Venture Capitalists Flock to Green Technology
As the nation's energy crunch lingers on, small businesses in search of venture capital are finding it's a good time to be green.
The money invested in North American companies producing green technology rose 35% in 2005, to a total of $1.6 billion, according to a new report by the Cleantech Venture Network.
In the fourth quarter of 2005 alone, green technologies, or "cleantech, made up 10% of all North American venture capital investment, totaling $502 million -- an 18% increase from the previous quarter.
"If you go back and look at the history of growth of emerging technology, like nanotechnology, cleantech is similar, said Craig Cuddeback, senior vice president of Cleantech Capital Group, an Ann Arbor, Mich.-based firm that organizes the Cleantech Venture Network. "But cleantech is broader than that. All the major energy companies are playing in this space now.
Crediting an increased national awareness for cleantech -- which includes industries such as alternative energy, nanotechnology, water purification, air quality, and agricultural methods -- Cuddeback predicted that the recent strong growth may be part of a coming investment stampede in environmentally sound companies.
Although the report indicates that most of the "clean companies attracting venture capital still hail from the energy industry -- 35.6% of the total money invested -- large investments were also made in companies specializing in green materials and nanotechnology used in industrial and consumer electronics.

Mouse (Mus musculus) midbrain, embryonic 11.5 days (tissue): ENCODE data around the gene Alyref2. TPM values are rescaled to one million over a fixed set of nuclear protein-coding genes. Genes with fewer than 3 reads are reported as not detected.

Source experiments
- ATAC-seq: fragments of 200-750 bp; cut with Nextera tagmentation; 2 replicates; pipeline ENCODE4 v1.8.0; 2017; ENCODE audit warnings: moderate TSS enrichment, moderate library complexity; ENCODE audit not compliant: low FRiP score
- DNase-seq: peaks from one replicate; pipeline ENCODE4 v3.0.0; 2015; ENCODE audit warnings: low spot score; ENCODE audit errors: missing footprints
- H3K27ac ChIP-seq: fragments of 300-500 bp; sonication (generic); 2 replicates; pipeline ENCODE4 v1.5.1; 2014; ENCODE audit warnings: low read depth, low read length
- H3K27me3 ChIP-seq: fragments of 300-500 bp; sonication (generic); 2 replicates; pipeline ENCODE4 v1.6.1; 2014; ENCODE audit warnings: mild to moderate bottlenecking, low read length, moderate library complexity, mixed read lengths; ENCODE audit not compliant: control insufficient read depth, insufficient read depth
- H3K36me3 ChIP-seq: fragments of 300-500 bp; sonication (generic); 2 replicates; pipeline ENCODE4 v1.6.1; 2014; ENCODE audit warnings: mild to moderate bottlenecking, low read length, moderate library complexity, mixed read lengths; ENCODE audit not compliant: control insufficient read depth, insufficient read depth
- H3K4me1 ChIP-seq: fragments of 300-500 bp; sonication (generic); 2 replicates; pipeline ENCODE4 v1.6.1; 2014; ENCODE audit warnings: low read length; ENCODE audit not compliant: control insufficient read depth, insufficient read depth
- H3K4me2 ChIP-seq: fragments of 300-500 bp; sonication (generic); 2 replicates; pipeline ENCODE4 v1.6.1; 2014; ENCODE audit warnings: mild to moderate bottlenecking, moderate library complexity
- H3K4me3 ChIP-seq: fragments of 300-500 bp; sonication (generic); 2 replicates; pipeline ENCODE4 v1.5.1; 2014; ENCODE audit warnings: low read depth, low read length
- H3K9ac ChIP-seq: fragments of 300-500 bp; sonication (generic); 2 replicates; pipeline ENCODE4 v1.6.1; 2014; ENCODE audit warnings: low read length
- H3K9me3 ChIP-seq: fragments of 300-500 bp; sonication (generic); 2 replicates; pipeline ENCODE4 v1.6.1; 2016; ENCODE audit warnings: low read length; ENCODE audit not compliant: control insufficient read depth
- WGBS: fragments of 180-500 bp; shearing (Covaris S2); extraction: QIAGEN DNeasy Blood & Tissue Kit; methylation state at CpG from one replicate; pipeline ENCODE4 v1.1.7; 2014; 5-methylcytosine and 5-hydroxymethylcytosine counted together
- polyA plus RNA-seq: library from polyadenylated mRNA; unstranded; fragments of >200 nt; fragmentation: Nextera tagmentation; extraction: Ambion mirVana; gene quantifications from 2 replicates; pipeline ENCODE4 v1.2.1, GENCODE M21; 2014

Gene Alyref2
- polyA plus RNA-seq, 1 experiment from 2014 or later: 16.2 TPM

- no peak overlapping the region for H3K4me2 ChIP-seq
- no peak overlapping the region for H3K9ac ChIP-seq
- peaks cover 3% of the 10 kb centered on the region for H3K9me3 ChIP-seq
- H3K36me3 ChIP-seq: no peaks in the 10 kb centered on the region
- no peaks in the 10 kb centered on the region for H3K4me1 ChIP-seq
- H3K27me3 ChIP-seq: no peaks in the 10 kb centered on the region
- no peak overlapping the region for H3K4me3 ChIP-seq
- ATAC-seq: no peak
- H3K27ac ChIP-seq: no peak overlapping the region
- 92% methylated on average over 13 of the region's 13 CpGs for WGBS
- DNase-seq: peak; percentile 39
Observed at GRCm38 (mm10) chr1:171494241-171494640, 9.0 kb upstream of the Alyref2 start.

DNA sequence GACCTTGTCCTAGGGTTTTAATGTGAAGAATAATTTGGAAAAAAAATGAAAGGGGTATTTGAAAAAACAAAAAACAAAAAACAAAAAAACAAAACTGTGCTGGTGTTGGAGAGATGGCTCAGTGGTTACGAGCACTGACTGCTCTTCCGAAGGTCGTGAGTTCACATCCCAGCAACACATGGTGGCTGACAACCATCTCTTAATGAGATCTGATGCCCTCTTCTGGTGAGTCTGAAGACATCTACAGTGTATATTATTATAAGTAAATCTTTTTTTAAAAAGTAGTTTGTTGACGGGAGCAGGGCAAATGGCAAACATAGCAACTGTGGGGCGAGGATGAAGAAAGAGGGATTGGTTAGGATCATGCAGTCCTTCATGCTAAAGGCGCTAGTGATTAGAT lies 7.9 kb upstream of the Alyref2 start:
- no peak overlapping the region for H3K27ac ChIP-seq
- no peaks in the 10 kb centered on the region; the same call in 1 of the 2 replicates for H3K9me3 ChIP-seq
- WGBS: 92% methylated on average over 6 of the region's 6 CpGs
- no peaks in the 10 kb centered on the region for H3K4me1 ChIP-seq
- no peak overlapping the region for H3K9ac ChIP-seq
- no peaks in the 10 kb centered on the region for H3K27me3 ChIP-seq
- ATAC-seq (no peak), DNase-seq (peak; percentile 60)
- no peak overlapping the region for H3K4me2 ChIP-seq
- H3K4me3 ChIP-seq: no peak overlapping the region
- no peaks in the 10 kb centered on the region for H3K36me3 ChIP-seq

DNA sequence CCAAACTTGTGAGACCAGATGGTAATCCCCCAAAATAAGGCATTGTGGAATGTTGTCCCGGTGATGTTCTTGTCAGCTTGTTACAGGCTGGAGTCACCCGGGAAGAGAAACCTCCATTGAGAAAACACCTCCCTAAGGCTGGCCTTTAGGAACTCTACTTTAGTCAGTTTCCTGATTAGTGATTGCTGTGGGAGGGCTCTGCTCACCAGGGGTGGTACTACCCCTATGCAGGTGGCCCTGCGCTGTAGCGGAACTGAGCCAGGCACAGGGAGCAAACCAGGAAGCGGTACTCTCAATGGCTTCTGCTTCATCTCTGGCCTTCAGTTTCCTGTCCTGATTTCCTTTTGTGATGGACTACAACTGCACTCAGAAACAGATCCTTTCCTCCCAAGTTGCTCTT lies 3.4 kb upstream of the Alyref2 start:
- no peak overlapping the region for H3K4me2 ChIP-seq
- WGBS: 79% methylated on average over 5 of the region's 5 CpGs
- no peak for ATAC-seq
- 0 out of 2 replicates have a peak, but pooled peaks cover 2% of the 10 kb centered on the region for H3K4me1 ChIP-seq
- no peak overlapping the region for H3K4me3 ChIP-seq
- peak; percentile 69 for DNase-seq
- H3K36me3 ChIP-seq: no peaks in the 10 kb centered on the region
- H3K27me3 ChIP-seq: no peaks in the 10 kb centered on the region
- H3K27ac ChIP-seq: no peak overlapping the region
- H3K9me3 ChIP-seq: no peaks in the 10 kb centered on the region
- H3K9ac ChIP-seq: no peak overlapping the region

"If people take the word 'clean' too seriously or too literally, they will miss a whole slew of opportunities, said Rodrigo Prudencio, principal at Nth Power, a San Francisco-based venture-capital firm focused on the energy industry. Prudencio pointed out that clean technology as a concept includes anything that efficiently uses energy. His firm closely watches small businesses devising nanotechnology and material electronic innovations, which can be found in everything from electrical plants to cell phones.
"We're very focused on small companies that will move faster than large companies with these solutions, Prudencio said.
Proven venture firms like Kleiner Perkins Caufield & Byers, which gained notoriety for funding Internet boom standouts like Google and Amazon, are moving fast to snatch up clean and green innovators. The Menlo Park, Calif.-based venture-capital powerhouse announced in February the creation of a $100 million fund for backing green technology companies.
Cuddeback predicts the growth in green technology investment will continue to skyrocket. Cleantech Venture Network projects that North American green technology companies will require $3.4 billion in capital backing between 2006 and 2009.